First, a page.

In development, we all can agree that the user is most important. And what do users love? Features.

It’s reasonable to assume that each of your users will want a new and unique feature at least a few times per year. Product owners guessing at what these features could be can cause backlogs to fill up, and it seems as if no matter how many developers you add to a project, the work just never ends. Any product owner can empathize about paying overtime to get the work done. So to keep each user happy and keep the budget in check, every effort should be spent on making developer time productive to get those features out the door as soon as possible. On this we all can agree.

So my modest proposal is to maximize development time on features. Every day spent on work other than feature development is a day wasted. Refactoring code, writing unit tests, and mucking about with a Git branching strategy are distractions. Think about it: Will the user ever know if you used Gitflow or trunk-based development? No.

Who hasn’t seen the mindless droves of code monkeys milling about the coffee machine talking about the difference between continuous delivery and continuous deployment? These are precious moments where code is not being written, features not being developed, and new buttons on a web page for users to click not showing up on their screens. What a waste. This time is much better spent with hands-on-keyboard work. Communication with other team members should be curtailed, if not eliminated. Code reviews, meetings, team lunches, and arthritis appointments could better spent making the site’s logo just a little bit bigger, as per the CEO’s request.

An ideal developer’s day looks like this: they show up to the office, walk immediately to their desk, sit down, and start typing code at 150 wpm. At noon, they go into a pitch black room to relieve their eye strain and to scarf down a wholesome Soylent Drink (now available in Strawberry), and then go back to work immediately after. After writing code for eight intensely focused hours, they grab their backpack and scooter out the door. And if you managed to hire a 10x developer, they will stay late because that’s how more features are created!

If you hire 10x developers, expect 10x output in code. That’s basic math.

Simplifying development is one way to help make that happen. Starting with a strict rule of “no frameworks” is a good start. Tell any web developer “There’s a new JavaScript framework I want you to use,” and I guarantee they’ll roll their eyes. They get it! JavaScript frameworks are a waste of time. If the developers use anything but HTML, CSS, and vanilla JavaScript to create a web app, it becomes overwhelmingly confusing. Time spent learning and understanding some silly new here-today gone-tomorrow framework could be time spent on building a font kerning customizer for the customer, for example.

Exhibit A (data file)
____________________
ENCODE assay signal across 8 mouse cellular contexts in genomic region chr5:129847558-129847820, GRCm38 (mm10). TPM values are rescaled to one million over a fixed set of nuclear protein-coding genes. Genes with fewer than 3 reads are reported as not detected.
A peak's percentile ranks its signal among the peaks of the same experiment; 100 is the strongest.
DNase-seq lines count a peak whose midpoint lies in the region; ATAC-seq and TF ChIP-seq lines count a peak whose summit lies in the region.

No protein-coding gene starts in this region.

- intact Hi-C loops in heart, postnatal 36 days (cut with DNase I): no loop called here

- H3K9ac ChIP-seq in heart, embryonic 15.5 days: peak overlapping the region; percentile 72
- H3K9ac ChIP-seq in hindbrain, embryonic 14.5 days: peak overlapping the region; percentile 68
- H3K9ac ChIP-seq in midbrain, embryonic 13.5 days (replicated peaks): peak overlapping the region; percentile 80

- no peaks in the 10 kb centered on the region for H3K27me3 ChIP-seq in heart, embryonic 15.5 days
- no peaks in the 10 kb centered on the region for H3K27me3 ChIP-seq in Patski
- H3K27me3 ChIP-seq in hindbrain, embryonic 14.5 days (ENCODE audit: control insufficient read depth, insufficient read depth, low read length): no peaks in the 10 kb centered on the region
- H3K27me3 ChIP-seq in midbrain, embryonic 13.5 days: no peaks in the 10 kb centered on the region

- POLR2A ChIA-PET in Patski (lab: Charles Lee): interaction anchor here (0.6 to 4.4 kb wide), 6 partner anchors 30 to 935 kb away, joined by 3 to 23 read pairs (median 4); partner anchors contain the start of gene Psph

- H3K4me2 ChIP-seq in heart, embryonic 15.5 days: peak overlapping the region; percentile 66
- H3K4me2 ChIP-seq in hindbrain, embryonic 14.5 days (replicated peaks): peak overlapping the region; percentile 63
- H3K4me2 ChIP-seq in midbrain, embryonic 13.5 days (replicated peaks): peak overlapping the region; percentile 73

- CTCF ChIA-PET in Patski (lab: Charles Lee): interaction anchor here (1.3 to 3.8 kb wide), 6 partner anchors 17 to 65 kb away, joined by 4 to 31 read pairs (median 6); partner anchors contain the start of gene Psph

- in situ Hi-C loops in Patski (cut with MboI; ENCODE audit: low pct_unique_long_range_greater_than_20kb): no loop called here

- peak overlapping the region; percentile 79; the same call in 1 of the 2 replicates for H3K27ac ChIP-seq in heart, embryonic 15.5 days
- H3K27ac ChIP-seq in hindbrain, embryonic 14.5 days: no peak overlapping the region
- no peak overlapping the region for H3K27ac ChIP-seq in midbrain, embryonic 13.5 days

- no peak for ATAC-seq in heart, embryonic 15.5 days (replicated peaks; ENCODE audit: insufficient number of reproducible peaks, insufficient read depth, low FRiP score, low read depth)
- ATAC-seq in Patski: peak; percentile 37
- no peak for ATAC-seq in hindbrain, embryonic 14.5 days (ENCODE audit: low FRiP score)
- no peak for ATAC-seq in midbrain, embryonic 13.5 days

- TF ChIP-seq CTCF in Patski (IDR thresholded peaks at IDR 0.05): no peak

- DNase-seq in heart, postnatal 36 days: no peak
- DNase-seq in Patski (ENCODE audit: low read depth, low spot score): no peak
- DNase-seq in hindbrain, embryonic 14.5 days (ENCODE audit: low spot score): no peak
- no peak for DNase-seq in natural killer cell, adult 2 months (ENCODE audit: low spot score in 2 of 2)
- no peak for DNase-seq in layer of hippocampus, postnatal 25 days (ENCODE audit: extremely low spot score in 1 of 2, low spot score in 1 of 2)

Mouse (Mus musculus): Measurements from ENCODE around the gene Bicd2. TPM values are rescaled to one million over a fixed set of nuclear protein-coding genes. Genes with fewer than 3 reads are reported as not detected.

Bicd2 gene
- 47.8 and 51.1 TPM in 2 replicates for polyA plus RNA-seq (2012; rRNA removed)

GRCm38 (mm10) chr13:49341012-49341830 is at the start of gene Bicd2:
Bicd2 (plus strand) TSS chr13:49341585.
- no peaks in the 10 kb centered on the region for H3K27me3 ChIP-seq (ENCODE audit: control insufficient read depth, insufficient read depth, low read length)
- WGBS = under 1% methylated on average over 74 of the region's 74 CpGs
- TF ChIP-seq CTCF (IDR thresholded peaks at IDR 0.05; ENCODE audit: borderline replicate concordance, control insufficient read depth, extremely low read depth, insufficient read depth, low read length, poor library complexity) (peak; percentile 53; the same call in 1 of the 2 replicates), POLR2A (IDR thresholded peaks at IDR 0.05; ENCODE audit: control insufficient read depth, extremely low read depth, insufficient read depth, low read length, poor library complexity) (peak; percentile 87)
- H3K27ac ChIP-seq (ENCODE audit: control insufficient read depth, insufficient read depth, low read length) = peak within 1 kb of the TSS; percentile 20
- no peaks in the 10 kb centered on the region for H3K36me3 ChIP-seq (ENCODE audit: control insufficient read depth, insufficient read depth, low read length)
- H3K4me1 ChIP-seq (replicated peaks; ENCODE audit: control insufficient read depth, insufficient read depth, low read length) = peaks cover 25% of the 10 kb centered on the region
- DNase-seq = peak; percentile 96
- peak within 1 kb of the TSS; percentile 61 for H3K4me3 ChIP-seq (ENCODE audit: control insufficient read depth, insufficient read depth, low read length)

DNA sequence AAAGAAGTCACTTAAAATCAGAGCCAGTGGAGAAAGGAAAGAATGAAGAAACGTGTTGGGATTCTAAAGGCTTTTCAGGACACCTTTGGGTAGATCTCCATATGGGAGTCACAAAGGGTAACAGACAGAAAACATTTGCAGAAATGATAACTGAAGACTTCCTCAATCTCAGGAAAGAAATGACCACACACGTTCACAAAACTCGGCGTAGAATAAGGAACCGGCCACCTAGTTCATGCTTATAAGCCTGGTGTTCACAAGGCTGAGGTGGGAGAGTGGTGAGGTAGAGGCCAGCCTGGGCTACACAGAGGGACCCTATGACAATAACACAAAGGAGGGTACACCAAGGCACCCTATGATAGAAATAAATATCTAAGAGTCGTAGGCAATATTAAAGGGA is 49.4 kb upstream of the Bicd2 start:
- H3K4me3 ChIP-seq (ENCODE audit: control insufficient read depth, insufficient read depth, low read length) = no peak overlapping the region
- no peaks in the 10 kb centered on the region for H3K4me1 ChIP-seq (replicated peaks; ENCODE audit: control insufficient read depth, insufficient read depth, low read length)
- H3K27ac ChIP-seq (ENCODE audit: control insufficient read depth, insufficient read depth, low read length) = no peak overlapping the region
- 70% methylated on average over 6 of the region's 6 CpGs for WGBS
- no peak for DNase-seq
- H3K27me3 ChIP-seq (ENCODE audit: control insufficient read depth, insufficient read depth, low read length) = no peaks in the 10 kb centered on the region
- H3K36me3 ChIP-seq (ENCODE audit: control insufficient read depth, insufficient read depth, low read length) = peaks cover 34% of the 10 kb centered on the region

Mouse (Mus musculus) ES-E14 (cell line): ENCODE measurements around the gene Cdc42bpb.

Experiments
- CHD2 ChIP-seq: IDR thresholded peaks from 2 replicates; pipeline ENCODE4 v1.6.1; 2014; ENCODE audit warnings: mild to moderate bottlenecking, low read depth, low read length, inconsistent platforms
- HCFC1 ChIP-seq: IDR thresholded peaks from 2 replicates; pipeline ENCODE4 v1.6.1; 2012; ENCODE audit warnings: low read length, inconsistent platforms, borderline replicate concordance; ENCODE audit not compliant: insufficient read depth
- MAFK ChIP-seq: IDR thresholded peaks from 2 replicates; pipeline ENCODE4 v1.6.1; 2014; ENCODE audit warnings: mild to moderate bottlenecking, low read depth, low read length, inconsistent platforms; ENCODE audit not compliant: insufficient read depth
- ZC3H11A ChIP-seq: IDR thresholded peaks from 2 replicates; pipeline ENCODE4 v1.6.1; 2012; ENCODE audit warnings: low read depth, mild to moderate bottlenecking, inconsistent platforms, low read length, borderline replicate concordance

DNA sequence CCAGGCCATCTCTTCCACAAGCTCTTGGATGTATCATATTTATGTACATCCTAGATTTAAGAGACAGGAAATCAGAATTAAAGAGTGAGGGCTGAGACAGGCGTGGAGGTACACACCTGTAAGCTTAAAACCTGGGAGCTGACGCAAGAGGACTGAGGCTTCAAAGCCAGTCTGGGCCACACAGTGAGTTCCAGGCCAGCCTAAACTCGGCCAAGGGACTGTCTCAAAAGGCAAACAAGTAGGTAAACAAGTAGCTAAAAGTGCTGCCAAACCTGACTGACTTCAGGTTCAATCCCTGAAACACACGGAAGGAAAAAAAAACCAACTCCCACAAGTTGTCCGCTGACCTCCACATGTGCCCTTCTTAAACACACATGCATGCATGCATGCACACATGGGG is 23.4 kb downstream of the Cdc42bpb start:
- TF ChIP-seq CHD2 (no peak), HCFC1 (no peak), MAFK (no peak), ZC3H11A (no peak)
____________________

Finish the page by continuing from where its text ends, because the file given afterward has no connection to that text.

And when it comes to the process, if it ain’t broke don’t fix it. While DevOps is primarily about tools, it is also about culture and process. Some ideas around DevOps are really encouraging, like maintaining a backlog that puts highly-requested features above bugs. However, other ideas are less ideal. For example, some DevOps proponents suggest forcing software developers and operations to work dangerously close to one another. Distance between these groups is healthy, because of the separation of concerns: one group writes code, another downloads RAM onto servers.

Another idea put out by some radical DevOpsists is centered around monitoring. The energy creating, maintaining, and understanding a monitoring tool could be spent on features. One thing proponents often forget is that if a user calls to report an issue they are running into, it’s a perfect opportunity for them to ask if they liked the last feature that was deployed and if they can think of any new features they might want.

This is why I love Minimum Viable Products. The idea is to create a fully-featured product that keeps monitoring, continuous integration, automated tests, code reviews, discussions about security and new technology, and coffee breaks to a minimum. The Minimum amount of time spent on those things while creating a Viable Product is how success happens. Users don’t pay for security, they pay for features. Once users see all the features when they are delivered all at once in a new product, that’s when they start faxing those fat checks.

Overall, don’t let the needy developers get to you. They aren’t the users. They aren’t in sales and they definitely didn’t get an MBA or have to endure that corporate retreat, so they might not have an idea about the types of pressures you are facing. Don’t focus on improving the process, don’t focus on learning or education, or getting new laptops. They’ve been using the ones they already have for years, so clearly they work well. Let them do their thing, you do your thing, and most of all: keep making those features.